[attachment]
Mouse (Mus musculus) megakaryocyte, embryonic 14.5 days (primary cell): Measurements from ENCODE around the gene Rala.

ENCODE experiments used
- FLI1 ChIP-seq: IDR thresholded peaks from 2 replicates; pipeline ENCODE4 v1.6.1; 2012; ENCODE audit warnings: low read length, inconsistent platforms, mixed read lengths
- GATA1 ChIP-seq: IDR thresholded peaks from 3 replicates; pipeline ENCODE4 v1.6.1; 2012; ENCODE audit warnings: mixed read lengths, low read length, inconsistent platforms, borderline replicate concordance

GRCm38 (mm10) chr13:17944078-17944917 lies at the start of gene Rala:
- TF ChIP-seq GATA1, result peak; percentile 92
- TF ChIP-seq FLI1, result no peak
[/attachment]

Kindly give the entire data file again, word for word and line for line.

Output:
Mouse (Mus musculus) megakaryocyte, embryonic 14.5 days (primary cell): Measurements from ENCODE around the gene Rala.

ENCODE experiments used
- FLI1 ChIP-seq: IDR thresholded peaks from 2 replicates; pipeline ENCODE4 v1.6.1; 2012; ENCODE audit warnings: low read length, inconsistent platforms, mixed read lengths
- GATA1 ChIP-seq: IDR thresholded peaks from 3 replicates; pipeline ENCODE4 v1.6.1; 2012; ENCODE audit warnings: mixed read lengths, low read length, inconsistent platforms, borderline replicate concordance

GRCm38 (mm10) chr13:17944078-17944917 lies at the start of gene Rala:
- TF ChIP-seq GATA1, result peak; percentile 92
- TF ChIP-seq FLI1, result no peak